[Picture of legendary guitarist from LA - Larry Carlton]Back in the day when I was buying LP records all the time — I began noticing the credits, the names of the session guys.  I think it started with Steely Dan; they were just two musicians and a producer — so everyone else was a guest session musician.  If I liked some bass playing or a guitar solo, I would maybe take a punt on another album where that name came up — or get into their actual real solo albums.

That’s how I got into Larry Carlton.

But Larry meant more to me than just being a guitar player; he defined the guitar sound of the time — probably because he played on EVERYONE’S ALBUMS for years.  I’ve heard it said that Larry put out something like 500 sessions a year throughout the late 1970s to the late 1980s.

He played on the TV theme to a massive hit TV cop show called “Hill Street Blues”. For a while I would mix up Larry and Lee Ritenour, probably because they both used ES335 guitars (my favourite guitar, by the way), although Lee used a slide.

I always adored Larry on “Gaucho” and even his older stuff with Steely Dan, such as the solo on “Kid Charlemagne” from 1976 — and I am amazed that this solo was voted third best ever recorded guitar solo in Rolling Stone magazine.  Wow.  Good for you, Mr Larry Carlton.

As so often happens to my musical heroes, Larry suffered a tragic event — a random act of terrible and senseless violence.  It was back in 1988 outside his own private recording studio (Room 335) that he got shot in the neck! Seriously. The bullet got his vocal chords and ruined some important nerves.  Can you believe this?  I mean, although Larry was one of the best guitarists in the world, his solo work did feature him singing.  How tragic for him.

  • Yet, he survived.  The man lived and moved on to complete the album he was working on, and he has continued to create wonderful music to this very day — what a guy!

[embedded videoclip from, Bubble Shuffle – Larry Carlton]


[embedded videoclip from, Misty – Larry Carlton]


From my point of view, Larry influenced me greatly — his big hands and big chords suited me and what I was doing with Holdsworth.  Larry led me away from the dark side toward musicality, a lighter, free-er, way of playing. He played so easily, so confidently, so cleanly, and he winked and smiled too — yet this was tricky stuff to play, it was just somehow dissolved into a sugary, show-bizzy, rat-packy scene that was as plasticised as a Playboy cover. Fascinating and bewildering too. I mean to say, soloing with closed eyes! Ah!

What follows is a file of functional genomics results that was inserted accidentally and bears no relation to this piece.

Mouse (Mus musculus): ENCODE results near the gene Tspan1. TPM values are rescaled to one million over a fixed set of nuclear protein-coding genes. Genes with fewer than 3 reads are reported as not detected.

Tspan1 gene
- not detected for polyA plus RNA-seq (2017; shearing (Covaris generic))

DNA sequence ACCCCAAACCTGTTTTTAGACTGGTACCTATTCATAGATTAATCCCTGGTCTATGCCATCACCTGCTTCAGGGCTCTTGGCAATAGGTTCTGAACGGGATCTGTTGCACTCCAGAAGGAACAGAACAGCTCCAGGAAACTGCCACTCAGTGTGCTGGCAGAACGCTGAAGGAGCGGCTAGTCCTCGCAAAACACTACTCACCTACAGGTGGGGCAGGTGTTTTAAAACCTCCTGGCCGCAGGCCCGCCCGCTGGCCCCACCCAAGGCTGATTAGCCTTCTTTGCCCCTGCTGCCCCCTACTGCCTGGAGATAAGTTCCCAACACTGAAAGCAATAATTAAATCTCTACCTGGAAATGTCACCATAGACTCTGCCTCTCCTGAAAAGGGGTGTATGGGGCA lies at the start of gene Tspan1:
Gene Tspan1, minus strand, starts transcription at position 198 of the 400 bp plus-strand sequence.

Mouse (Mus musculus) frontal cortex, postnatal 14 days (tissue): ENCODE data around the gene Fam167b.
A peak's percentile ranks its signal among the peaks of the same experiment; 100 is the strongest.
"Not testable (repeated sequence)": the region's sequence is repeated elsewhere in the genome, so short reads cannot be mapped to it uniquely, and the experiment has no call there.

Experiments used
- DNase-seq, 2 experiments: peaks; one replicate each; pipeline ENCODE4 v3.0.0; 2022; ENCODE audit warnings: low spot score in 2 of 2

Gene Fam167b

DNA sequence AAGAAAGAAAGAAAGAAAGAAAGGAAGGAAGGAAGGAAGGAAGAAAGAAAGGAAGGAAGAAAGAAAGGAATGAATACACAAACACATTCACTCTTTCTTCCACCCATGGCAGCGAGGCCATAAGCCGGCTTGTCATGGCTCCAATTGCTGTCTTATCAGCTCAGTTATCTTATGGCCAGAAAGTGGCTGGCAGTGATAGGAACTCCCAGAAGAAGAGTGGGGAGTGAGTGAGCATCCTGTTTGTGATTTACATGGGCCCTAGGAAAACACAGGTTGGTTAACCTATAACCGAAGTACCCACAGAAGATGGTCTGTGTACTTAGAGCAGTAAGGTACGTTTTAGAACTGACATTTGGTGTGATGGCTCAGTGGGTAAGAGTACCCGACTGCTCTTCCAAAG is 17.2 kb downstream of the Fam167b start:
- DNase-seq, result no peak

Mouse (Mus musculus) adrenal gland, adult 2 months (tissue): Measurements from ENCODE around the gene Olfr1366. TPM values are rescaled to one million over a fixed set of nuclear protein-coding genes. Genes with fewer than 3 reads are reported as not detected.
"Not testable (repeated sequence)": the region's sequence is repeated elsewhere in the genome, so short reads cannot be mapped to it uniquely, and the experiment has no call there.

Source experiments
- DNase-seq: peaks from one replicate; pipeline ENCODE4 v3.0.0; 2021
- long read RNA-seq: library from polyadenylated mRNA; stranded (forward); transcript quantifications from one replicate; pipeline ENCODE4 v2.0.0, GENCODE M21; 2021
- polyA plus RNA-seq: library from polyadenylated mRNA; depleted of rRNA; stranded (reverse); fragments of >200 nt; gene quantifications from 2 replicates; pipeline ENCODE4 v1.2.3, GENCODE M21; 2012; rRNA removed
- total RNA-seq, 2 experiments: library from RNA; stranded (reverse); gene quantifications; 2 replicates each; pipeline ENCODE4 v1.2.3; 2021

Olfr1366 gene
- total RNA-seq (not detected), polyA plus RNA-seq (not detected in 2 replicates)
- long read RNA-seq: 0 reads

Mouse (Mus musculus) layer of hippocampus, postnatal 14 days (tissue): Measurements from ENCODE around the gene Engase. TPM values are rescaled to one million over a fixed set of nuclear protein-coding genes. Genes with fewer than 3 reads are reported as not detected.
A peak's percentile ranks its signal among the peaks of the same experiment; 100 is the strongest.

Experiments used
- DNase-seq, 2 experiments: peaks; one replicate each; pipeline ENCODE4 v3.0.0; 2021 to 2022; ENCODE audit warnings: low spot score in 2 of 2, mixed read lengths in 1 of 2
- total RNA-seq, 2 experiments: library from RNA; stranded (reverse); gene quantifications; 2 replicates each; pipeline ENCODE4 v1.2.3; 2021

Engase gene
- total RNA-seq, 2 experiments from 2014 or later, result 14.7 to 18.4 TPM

What an unsung hero (in so many ways), I salute you, Larry Carlton.


6 Responses to “LARRY CARLTON”

  1. fRED Says:

    You going to the Darvel Gig? The man himself is coming to the UK for the first time in 35 years… and to Darvel Town Hall. Seriously. No kiddin’. Pinch me! Pinch me, Dave!
    Red Fred

  2. davedevine Says:

    Seriously? wow.
    Pinch me too.

  3. davedevine Says:

    Just in from the Darvel gig — what a superb night! So surreal to be in Darvel. As Steely Dan sang “Life can be very strange”. LOL. –DCD

  4. […] We couldn’t believe it, and as soon as we found out we rushed to get tickets at any cost. The great Larry Carlton, ladies and gentlemen! But […]

  5. […] Man, The Radio Department,  The Thermals, Ratatat, Regina Spektor, Midlake, Rumer, Joshua Radin, Larry Carlton and Steely Dan, Eli “Paperboy” Reed, Mike Posner, Rackmaninoff’s All Night […]

  6. […] George Benson, and possibly Al di Meola (as well as a few other maybes — who knows, say  Larry Carlton, or Lee Ritenour — anyway, you get the picture; that’s the […]

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